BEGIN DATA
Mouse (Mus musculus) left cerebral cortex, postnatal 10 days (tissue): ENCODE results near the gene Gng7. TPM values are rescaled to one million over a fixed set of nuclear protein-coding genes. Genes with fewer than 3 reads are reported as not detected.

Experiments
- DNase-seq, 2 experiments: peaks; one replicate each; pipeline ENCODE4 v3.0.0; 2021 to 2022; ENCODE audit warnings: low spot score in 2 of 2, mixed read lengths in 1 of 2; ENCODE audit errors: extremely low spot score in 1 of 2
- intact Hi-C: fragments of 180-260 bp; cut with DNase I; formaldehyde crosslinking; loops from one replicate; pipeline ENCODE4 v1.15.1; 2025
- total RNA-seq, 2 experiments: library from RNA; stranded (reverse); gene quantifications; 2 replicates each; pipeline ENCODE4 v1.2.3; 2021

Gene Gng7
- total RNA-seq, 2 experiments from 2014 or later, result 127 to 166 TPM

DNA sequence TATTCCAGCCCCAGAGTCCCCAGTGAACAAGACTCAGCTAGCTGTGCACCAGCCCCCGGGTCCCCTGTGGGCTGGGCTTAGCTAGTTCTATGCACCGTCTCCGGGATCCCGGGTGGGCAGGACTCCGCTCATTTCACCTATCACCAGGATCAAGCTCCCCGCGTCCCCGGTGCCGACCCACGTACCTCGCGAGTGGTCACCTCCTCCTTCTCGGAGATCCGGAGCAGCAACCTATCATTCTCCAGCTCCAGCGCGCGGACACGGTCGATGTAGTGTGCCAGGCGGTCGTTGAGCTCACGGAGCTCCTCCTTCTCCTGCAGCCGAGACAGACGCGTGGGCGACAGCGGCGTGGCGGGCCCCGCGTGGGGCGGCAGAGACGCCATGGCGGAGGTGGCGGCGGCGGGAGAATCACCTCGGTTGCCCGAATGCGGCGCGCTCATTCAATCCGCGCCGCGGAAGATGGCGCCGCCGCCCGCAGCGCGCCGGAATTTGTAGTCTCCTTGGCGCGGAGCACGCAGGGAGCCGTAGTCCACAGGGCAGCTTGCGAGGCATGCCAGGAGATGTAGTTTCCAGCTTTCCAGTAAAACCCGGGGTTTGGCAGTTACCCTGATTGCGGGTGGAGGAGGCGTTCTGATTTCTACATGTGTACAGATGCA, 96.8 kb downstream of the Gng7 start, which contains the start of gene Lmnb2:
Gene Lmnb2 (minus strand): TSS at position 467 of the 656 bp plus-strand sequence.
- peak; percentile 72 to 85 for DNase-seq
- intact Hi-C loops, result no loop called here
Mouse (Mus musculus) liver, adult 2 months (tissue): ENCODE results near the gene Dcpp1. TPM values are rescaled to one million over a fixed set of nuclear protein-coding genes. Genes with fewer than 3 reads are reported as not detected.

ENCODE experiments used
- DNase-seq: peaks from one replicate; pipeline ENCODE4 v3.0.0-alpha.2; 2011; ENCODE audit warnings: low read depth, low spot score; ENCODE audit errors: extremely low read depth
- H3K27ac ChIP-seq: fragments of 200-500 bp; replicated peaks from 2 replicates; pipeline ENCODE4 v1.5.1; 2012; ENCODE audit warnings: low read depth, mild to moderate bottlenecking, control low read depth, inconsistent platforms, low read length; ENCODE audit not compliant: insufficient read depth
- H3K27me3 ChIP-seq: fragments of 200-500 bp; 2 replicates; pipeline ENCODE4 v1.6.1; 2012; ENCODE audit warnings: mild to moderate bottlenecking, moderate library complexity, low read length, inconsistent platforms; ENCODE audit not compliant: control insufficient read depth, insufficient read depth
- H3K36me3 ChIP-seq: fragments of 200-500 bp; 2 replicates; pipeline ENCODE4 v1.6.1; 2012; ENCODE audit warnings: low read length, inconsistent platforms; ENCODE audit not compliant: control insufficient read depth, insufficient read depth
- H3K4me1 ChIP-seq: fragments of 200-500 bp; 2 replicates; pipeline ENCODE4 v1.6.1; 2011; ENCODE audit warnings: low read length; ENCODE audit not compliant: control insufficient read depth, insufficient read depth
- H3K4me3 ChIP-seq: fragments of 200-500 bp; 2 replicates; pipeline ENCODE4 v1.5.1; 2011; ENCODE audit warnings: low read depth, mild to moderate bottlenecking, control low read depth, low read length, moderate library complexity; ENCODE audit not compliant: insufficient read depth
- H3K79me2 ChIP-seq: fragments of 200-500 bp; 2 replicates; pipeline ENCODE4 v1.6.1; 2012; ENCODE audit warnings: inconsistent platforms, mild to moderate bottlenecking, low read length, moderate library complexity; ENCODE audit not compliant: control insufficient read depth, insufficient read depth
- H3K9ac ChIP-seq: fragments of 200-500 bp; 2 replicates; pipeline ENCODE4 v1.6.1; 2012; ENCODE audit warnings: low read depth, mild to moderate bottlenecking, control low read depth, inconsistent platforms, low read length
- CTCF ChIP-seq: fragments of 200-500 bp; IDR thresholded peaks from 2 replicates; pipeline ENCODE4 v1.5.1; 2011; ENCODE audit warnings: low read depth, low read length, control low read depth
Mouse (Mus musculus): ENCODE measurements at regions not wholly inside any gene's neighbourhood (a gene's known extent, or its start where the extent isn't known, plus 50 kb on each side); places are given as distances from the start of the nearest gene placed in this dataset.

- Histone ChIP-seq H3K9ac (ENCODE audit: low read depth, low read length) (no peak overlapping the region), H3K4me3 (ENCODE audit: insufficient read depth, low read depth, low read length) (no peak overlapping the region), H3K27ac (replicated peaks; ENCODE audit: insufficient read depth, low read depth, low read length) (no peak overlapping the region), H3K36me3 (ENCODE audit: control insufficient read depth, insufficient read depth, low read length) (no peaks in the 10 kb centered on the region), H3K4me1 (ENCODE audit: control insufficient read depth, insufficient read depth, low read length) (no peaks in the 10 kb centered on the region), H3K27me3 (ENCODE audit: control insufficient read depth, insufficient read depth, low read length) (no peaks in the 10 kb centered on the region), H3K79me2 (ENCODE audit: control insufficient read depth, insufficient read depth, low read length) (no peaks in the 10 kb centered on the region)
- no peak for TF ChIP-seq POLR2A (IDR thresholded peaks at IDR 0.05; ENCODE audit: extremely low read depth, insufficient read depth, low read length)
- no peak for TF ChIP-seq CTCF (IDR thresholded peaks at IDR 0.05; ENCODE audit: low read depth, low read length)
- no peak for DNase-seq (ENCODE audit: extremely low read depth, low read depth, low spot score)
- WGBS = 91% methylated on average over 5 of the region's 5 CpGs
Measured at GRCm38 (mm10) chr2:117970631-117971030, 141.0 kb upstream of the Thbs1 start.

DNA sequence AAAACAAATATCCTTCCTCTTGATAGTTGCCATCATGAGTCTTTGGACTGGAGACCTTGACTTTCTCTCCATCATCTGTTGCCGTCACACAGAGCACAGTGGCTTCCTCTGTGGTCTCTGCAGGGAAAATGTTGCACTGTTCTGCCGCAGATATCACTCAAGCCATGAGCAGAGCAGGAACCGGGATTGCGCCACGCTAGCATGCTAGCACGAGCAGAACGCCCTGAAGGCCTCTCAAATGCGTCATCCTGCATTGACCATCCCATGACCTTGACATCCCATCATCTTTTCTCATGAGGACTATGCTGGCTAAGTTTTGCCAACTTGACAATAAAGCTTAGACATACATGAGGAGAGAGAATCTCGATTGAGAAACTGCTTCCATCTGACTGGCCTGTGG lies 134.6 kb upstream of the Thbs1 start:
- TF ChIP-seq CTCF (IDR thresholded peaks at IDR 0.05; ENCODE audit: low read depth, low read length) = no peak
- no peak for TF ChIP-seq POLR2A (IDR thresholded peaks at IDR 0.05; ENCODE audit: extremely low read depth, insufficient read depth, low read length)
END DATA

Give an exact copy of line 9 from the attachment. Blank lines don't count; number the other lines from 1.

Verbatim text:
Gene Lmnb2 (minus strand): TSS at position 467 of the 656 bp plus-strand sequence.